After last weeks review of Android in Action, it was inevitable: I just released my first Android app: Discogs Scan. Discogs Scan is a small Android 2.1+ application that allows you to quickly scan the barcodes of all your CDs and records and add it to your discogs.com collection.
It’s my first endeavor into mobile apps and I immediately got hit by some device specific bugs. After a round of debugging I think the application is now fairly stable and ready for general usage.
The application itself allows you to quickly scan all your CDs and vinyl. It uses the discogs.com database to find all the details. Once everything is scanned, you can upload it to your personal discogs.com collection, where you can organize it as you see fit.
In my own experiments it has a hitrate of about 85%, which I thought was pretty impressive. Depending on how rare the items in your music collection are, your mileage may vary.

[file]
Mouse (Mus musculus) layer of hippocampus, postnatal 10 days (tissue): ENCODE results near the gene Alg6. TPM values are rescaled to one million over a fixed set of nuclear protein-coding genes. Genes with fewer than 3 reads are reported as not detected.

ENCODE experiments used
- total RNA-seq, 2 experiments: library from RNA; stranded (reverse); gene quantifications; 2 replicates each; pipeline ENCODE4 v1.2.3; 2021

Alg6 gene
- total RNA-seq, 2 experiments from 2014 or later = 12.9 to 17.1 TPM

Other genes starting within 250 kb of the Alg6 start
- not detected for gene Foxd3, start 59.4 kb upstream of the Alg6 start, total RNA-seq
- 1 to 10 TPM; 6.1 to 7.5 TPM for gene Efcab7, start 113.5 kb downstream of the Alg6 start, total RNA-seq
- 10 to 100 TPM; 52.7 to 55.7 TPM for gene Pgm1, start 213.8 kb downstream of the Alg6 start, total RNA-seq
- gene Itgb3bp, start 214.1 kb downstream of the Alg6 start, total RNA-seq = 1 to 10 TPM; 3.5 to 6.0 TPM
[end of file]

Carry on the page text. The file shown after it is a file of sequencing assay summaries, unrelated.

In general, I found Android to be very well documented. Even though things tend to move quickly.
Android does carry some of the Java overhead with it. For instance, multi-threaded code can be a hassle because anonymous inner classes aren’t exactly easy on the eye. The Eclipse plugin does help with a few things (like managing resource id’s)
There were a few exceptions were the documentation failed, most notably the “strict mode”. This mode exists to force you to make your code behave better (for instance, it forces you to do all operations it considers resource intensive in threads). According to the official documentation, it’s a development only feature, but it turns out it is enabled on production devices such as the latest Samsung Galaxy’s.
The developer’s console on the Play store was instrumental in debugging this. It gathers crash information. Definitely a big plus to have this available.
I’m definitely planning a few more Android apps. Most of which will be more general and less niche than this one.
But in the meantime, try out Discogs Scan and let me know what you think.